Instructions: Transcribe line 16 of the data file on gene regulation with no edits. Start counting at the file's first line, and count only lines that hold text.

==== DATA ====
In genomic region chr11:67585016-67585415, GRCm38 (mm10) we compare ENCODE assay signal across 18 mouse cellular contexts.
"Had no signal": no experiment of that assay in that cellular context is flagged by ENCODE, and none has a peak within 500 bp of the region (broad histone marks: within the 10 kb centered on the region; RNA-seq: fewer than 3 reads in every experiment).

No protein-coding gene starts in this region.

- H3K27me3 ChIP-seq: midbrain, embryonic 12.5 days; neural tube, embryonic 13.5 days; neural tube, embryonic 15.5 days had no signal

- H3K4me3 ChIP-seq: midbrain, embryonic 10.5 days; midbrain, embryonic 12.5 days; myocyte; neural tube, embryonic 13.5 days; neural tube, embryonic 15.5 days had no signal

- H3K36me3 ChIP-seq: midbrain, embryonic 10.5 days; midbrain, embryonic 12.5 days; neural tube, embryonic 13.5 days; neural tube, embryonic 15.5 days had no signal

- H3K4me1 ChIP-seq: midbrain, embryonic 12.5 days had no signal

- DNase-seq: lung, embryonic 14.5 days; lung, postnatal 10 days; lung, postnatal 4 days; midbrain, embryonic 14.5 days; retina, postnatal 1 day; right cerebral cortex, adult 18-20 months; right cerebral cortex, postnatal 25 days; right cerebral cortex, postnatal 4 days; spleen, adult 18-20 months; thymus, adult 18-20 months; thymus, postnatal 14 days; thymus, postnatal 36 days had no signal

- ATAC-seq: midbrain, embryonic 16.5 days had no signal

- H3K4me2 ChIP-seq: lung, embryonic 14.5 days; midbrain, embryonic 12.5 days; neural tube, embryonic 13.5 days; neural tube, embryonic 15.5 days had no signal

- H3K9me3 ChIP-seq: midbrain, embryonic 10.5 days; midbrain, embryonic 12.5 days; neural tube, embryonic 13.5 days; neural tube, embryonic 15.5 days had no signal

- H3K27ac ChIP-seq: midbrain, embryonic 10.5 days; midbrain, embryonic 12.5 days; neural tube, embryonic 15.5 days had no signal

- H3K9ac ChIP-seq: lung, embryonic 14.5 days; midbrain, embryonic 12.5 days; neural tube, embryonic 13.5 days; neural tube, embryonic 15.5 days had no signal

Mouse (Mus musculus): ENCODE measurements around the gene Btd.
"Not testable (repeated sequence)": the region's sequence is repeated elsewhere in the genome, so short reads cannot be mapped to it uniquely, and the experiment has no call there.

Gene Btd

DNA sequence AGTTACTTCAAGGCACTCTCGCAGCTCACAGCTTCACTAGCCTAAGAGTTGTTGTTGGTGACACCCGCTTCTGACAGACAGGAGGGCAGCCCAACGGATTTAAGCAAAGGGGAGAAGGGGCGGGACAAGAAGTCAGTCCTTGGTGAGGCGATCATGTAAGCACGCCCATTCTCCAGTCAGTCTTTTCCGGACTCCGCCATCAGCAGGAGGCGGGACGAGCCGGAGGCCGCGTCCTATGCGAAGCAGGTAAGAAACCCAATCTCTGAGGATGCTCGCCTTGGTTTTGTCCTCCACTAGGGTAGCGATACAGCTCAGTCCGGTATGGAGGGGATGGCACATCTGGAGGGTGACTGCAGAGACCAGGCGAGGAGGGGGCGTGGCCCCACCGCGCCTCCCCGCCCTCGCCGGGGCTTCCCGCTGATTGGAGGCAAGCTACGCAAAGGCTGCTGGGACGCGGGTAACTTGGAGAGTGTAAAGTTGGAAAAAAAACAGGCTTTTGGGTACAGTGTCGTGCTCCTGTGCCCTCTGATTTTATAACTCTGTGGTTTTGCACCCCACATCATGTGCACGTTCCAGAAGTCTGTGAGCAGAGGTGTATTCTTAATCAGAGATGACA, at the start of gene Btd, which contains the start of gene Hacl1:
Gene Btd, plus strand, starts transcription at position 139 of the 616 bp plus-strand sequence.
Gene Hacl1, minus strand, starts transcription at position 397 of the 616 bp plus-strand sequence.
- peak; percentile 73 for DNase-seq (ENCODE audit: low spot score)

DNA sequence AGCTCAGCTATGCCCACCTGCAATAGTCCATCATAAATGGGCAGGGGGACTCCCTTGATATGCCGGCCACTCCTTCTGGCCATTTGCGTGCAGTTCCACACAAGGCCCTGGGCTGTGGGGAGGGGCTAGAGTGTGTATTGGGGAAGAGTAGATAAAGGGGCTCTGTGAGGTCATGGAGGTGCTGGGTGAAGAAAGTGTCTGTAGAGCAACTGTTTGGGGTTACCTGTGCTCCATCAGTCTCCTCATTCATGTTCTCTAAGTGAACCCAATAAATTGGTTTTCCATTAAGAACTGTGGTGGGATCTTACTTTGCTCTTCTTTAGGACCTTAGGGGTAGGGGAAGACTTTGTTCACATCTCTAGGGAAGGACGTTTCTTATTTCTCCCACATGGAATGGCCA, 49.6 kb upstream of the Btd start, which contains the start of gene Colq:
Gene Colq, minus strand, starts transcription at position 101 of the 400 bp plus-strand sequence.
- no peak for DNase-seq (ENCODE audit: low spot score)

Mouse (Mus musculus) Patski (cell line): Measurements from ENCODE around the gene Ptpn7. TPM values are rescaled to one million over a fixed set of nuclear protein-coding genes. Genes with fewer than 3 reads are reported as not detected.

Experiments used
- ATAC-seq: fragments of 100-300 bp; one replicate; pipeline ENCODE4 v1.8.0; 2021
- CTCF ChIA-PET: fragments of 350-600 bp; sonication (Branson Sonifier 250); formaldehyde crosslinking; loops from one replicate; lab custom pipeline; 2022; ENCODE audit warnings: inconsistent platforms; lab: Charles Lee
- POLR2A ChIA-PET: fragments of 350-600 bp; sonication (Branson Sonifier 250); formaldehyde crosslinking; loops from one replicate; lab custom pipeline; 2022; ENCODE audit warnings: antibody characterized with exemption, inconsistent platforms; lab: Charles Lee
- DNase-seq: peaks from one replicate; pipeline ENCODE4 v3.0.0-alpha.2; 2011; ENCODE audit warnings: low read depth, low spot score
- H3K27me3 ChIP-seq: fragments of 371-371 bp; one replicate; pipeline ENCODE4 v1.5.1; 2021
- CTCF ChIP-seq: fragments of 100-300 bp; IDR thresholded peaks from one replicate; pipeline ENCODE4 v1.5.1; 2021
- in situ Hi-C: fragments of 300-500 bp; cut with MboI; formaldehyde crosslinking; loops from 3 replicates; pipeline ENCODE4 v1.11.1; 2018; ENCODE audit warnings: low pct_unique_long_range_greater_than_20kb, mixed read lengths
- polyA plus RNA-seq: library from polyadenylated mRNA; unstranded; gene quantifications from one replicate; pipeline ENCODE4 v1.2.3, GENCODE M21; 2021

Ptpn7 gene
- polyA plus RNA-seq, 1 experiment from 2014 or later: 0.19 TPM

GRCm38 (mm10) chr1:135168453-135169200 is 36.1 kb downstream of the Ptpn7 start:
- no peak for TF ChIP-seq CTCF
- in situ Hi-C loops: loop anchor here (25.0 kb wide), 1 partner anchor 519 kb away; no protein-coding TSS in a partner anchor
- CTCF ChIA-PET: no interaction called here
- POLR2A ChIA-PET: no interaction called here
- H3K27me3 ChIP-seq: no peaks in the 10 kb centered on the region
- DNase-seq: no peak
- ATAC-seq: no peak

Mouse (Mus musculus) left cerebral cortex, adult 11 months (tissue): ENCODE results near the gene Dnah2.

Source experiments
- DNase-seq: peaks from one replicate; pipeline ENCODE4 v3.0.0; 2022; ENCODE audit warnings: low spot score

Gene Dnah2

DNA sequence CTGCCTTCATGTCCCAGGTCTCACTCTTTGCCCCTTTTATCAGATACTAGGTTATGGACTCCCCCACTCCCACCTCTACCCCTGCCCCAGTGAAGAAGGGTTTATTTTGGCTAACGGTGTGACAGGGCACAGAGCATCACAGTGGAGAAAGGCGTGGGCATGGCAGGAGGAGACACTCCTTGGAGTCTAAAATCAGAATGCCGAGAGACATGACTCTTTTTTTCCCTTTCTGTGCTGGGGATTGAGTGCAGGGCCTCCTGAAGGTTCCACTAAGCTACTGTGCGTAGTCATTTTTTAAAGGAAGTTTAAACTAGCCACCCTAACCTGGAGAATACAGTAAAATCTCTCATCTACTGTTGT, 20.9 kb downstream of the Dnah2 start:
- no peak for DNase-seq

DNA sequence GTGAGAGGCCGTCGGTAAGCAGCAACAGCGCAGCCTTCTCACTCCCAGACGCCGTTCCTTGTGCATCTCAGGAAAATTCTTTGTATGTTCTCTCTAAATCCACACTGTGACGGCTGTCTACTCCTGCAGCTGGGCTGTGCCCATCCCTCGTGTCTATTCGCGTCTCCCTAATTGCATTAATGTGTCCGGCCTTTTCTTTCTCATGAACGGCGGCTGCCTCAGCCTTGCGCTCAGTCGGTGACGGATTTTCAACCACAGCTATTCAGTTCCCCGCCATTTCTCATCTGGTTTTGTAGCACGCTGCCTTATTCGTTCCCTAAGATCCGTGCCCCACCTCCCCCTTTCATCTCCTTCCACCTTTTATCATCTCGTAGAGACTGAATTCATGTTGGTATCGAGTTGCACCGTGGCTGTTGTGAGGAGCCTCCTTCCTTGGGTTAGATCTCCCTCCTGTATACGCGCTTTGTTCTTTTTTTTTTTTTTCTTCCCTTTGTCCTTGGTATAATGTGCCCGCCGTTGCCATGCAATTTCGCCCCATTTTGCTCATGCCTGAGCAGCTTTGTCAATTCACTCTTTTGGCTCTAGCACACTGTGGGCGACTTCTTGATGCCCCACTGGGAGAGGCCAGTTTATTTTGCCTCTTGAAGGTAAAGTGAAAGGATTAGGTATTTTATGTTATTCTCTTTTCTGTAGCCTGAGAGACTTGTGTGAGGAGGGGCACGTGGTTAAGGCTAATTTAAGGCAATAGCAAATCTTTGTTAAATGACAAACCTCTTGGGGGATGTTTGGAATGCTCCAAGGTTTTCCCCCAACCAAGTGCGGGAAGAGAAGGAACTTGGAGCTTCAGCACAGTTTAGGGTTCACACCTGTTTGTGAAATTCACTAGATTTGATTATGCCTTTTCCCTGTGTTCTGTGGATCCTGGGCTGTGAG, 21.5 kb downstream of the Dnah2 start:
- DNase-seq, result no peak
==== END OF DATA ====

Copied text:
Gene Btd